Although we think of Thanksgiving as a day to thank God for life and abundant sustenance, the abundance is only true for some of us, and  what we think of as the first “Thanksgiving,” celebrated by the Pilgrims back in 1621, was actually a very stressful occasion when 90 Indians showed up uninvited to attend the festivities of the 53 surviving Puritans who had managed to last through the first year of life in the new world. The festivities lasted three days and had a frightening impact on the precious stores of corn and staples that the Pilgrims were depending on to help them survive the upcoming winter. Nevertheless, as an act of goodwill and faith, the Pilgrims shared what they had, played games with the Indians, accepted the 5 deer that the Indians brought to add to the feasts, and stopped worrying about survival long enough to embrace the Indians and rejoice together in God’s care. Such was the faith and hospitality of our forefathers, and such was the forbearance and goodwill of the Native Americans, who could easily have killed all the  Pilgrims that day had they wanted to!  My earnest prayer is that every person who reads this has enough to eat today, although I read frightening statistics on those who suffer. In Grand Rapids, anybody can get a good, hot Thanksgiving dinner at Mel Trotter Rescue Mission or Guiding Light Mission down town. I remember about fifteen years ago (when our kids were younger and we had a family band) providing music for Mel Trotter’s free dinner. Over 2,000 turkey dinners were served at the DeVos Convention Center. I’m not sure how many cities are that organized and charitable, but I pray that today people will reach out in faith and hope to embrace those around them who are spiritually and physically needy. God will  provide if we faithfully follow his leading, even during scary times, like the very first Thanksgiving!  By the way, I recently finished listening to a fascinating book by Nathaniel Philbrick called Mayflower, which was among the finalists for a Pulitzer Prize. If you’re interested in American history, this carefully documented account traces the journey of the Puritans, detailing the perils and conflicts that began before their cramped crossing of the Atlantic crammed into the 4-foot-high middle deck of the Mayflower . . . and all the way through the terribly destructive King Philip’s War (1675-1678). Although studying history dispels any illusions of universal peace and goodwill among any nation or tribe, it does have the effect of making me even more appreciative of the relative peace and security in America and around the world today. Despite the terrible accounts of persecution, murder, and war, the entire world is slowly becoming statistically less aggressive and murderous, with fewer violent deaths per capita than earlier times in history (according to the studies of psychologist Steven Pinker). In reflecting on the “why” of this, it occurred to me that it may be the result of the Kingdom of God coming to earth in the person of Christ, who is the Prince of Peace, and the calming effect of true believers (not all those who pose as Christians but are really wolves in sheep’s clothing and destructive) who are “salt and light” in the world. Just one thought, but a happy one! Well, throughout American history—and world history—we have innumerable reasons to be thankful, so I just want to say, “Thank you, Father!”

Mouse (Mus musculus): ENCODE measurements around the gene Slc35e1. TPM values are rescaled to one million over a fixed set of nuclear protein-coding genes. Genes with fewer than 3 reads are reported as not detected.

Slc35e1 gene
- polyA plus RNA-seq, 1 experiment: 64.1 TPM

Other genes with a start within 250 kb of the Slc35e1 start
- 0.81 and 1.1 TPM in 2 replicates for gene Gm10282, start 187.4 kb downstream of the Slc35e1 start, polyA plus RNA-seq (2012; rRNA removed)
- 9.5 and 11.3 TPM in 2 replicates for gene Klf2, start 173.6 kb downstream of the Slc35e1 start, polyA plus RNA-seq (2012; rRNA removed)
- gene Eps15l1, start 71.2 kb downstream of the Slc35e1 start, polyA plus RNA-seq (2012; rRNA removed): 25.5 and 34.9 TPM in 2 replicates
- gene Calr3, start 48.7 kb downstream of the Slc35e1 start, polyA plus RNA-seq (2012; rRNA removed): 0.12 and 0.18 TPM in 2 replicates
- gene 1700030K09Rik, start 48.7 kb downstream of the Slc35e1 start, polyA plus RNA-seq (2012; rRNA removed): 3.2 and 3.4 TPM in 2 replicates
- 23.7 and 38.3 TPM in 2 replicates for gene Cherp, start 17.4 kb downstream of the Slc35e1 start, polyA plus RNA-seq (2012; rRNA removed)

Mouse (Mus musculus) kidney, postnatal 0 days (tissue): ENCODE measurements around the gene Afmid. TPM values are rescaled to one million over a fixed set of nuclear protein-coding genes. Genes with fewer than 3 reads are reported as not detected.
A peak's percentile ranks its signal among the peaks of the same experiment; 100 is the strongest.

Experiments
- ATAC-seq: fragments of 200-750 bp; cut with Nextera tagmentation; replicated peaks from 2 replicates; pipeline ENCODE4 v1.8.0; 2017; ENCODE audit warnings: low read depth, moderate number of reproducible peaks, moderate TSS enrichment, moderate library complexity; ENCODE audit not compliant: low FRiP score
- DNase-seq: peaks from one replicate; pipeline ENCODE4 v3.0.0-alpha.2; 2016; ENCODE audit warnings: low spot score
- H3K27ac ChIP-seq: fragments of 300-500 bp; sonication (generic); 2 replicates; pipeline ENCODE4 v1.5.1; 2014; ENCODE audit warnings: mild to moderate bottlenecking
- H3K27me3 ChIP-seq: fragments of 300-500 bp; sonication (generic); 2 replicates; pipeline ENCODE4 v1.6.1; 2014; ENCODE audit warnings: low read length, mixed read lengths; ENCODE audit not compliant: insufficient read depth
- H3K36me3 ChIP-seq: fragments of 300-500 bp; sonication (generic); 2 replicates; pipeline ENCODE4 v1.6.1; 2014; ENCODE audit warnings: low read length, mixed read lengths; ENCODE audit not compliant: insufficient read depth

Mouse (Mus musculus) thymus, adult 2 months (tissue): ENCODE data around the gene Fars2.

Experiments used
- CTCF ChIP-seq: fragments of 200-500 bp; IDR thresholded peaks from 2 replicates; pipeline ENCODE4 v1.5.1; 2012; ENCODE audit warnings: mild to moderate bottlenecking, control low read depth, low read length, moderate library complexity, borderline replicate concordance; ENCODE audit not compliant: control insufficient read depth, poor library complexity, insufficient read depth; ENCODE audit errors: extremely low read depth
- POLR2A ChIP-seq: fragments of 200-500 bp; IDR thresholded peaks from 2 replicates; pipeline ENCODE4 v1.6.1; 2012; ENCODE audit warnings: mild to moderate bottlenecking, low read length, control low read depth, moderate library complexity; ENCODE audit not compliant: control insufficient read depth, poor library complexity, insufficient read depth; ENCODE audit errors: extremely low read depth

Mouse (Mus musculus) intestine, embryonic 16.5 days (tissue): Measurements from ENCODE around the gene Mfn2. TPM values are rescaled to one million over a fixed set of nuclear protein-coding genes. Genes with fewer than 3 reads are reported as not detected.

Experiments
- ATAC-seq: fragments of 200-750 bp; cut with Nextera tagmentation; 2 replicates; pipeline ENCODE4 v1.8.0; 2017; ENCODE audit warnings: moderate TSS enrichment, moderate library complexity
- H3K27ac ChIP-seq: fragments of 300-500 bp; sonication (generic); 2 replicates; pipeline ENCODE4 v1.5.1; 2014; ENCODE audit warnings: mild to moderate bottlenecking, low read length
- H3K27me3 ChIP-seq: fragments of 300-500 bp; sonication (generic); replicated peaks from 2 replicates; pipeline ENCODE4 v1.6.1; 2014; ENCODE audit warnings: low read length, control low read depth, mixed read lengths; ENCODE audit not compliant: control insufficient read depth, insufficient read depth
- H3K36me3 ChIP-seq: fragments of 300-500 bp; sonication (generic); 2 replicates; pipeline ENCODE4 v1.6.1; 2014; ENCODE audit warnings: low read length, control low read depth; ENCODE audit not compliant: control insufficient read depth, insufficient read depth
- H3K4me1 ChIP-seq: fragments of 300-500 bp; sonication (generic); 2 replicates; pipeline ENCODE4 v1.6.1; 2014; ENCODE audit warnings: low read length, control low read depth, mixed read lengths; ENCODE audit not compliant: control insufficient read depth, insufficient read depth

This is My Father’s World
(—Maltbie Babcock, 1901)

This is my father’s world
And to my listening ears
All nature sings, and round me rings
The music of the spheres…
This is my father’s world
Oh, let me never forget
That though the wrong seems oft so strong
God is the ruler yet.
This is my father’s world
Why should my heart be sad?
The Lord is king, let the heavens ring
God reigns, let the earth be glad.